You are sprawled on the futon, staring up into that gloom. Your eyes feel gritty. But it’s too late - early - no time left for sleep, anyway. In a few hours your ride will arrive.

On the desk are your to-do list and a travel book.

The drawn shade and the front door of the apartment are always there, and beyond them lie the desert of the real and the realization of death that end the story. Yet this realization must come slowly - the process cannot be short-circuited by opening the door early, as Plotkin’s character is constitutionally unwilling to even look outside until the taxi arrives. The “firmly shut” door, the lamp bulb that “glares,” and even the drawn shade hint at a fierce immutability.

>OPEN DOOR

The sun hasn’t risen; what light you have would just leak out into the night. Anyway, the taxi hasn’t arrived, so there’s nowhere to go.

>OPEN SHADE

Darkness is already crawling around the edges of the windowshade. You have no desire to look night in the face.

>TURN OFF LAMP

You do not want the dark.

These responses are essentially error messages - no matter how many times you turn off the lamp, the requested interaction is politely refused, and the underlying world model is not changed. However, understanding of the work is advanced by reading these messages; indeed, trying to interact and failing is necessary, as their poetic menace puts much of the coming experience in context.

The style of these messages is particular to whoever “you” are supposed to be (“You have no desire,” “You do not want”). They represent the normal constraints of the simulation on the player (“You can’t do that”) in terms of psychological characterization (“You won’t do that”). Player input serves as id, parser response as superego, and the emerging character is a negotiation between play and design. For the player, the psychological error messages naturalize the limits of the simulation as merely the limits of a personality. Rather than being disciplined for attempting to explore the unimplemented reaches of the world, the player is invited to discover the inhibitions (and thus definitions) of a persona. Play is exploration - but it is also autobiographical archeology, holding bits of “yourself” up to the light.

Shade is a work of light, as a narrative and as a game. As a narrative, it tells a story of enlightenment - in this case, realizing your own death and understanding your complicity in causing it. As a game, it is a simulation almost totally defined by vision and perception - in IF, scope of interaction is largely determined by what you can and cannot “see.” We can understand how Plotkin innovates and responds to the traditional use of light in IF by considering that the ur-text, Crowther’s Adventure, was originally a spelunking simulation.

In Adventure, the presence of a light source was necessary for almost any activity - navigation, manipulation of objects, etc. Given the original context, this makes sense, as it is highly dangerous to wander around cave systems in the dark. The introduction of fantasy elements only increased the importance of using light to model glowing objects, fire, etc. Widespread reimplementation and later commoditization as the Zork series left the primacy of light firmly embedded in both the games and the development languages and tools. (“It is dark. You are likely to be eaten by a Grue.”) Today, explicit illumination remains integral even to contemporary IF authoring systems like TADS (“lightsource”) and Inform (“has light”), with light as a core attribute of every object.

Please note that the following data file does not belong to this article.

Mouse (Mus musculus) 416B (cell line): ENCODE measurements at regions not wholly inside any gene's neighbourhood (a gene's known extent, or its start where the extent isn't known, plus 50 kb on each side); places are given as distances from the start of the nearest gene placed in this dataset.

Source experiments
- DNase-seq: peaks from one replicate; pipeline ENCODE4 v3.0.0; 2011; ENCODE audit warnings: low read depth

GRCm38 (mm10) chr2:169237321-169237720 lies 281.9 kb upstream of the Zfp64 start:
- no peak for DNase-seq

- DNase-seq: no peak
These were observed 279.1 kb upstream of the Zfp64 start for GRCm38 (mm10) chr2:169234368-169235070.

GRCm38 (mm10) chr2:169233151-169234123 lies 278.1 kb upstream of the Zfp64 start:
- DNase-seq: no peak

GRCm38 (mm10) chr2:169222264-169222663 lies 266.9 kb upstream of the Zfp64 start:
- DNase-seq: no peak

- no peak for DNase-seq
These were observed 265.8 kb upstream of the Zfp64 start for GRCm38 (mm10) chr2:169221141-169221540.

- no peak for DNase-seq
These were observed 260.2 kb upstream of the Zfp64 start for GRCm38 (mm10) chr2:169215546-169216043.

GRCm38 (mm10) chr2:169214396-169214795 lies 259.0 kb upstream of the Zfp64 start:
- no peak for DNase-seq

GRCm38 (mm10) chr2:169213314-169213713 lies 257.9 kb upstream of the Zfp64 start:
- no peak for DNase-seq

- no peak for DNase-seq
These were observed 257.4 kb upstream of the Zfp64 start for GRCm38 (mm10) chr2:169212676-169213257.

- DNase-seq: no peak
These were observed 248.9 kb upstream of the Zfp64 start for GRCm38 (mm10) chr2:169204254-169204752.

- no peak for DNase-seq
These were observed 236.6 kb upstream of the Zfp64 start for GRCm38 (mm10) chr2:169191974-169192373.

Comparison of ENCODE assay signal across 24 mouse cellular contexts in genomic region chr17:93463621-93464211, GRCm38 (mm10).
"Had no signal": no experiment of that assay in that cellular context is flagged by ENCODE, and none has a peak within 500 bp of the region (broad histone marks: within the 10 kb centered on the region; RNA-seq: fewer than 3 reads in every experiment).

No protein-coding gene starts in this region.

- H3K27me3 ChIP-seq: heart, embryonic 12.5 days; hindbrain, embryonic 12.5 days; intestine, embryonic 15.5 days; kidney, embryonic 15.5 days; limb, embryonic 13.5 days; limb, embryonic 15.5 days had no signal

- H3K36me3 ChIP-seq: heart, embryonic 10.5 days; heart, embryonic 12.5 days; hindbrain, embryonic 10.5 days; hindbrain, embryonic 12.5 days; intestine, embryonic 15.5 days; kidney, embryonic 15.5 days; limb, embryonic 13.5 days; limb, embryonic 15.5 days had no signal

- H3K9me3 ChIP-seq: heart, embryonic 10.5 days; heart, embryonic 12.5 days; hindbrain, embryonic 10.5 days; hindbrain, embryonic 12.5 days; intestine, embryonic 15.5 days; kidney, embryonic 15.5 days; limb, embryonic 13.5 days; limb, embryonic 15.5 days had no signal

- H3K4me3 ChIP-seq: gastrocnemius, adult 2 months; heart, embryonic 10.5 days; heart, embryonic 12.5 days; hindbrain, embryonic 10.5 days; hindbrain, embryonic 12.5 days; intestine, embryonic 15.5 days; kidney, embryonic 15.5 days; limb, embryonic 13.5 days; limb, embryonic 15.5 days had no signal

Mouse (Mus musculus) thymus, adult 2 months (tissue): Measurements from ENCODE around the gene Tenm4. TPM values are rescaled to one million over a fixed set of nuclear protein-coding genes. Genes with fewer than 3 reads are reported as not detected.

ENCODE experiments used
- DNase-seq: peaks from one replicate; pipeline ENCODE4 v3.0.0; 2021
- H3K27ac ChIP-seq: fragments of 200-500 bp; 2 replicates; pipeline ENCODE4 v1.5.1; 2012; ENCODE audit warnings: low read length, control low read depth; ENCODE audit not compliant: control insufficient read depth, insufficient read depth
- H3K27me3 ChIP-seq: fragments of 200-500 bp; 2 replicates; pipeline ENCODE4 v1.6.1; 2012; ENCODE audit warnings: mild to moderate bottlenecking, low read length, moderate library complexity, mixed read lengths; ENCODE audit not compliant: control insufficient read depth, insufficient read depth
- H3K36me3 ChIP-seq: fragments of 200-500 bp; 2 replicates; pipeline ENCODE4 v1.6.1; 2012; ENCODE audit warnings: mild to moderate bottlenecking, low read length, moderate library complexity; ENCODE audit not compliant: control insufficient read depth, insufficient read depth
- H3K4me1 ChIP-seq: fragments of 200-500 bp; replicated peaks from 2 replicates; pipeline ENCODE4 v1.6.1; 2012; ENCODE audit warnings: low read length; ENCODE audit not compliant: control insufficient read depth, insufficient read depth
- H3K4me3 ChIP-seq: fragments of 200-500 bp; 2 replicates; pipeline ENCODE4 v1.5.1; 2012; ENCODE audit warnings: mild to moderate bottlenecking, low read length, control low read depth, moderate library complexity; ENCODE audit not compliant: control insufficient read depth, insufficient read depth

Indeed, an examination of the source code of much contemporary IF can reveal odd vestigial light codes. According to the Inform Beginner’s Guide, “There must be at least one light source in every room (unless you want the player to be told that ‘It’s pitch dark and you can’t see a thing’); most commonly, that light source is the room itself” (Firth 2002, 32). For example:

Object hallway “Hallway”

with

description “A twisty little passage runs north

to the bedroom and east to the bathroom.”,

n_to bedroom,

e_to bathroom,

has light;

Here, the hallway object itself emanates light. If it didn’t, by default most IF player characters could not find their way from bedroom to bathroom with the lights out. “This illustrates one of the terrible things about darkness in a game. You can’t see anything; you can do very little indeed. All objects except those in your inventory are out of scope, unreachable, as if non-existent. Worse, if you DROP one of the objects you are carrying, it will be swallowed by the dark, never to be found until there is light to see by” (Ibid, 142).

Without vision, there is no agency. This may not seem so strange unless you consider interacting with such work from a radically different perspective. For example, because serially displayed text is highly accessible, the blind gaming community has long turned to interactive fiction as a mainstay of computer entertainment. The irony of designing such a medium around the indispensability of lamps is hard to miss.

In Adventure, Zork, and many more classic IF works, darkness kills (or at least incapacitates). In Shade, this situation is ironically reversed. You fear the darkness “crawling around the edges of the windowshade,” and fear that precious light will “leak out into the night.” Yet death has already arrived in the form of a light that cannot be escaped.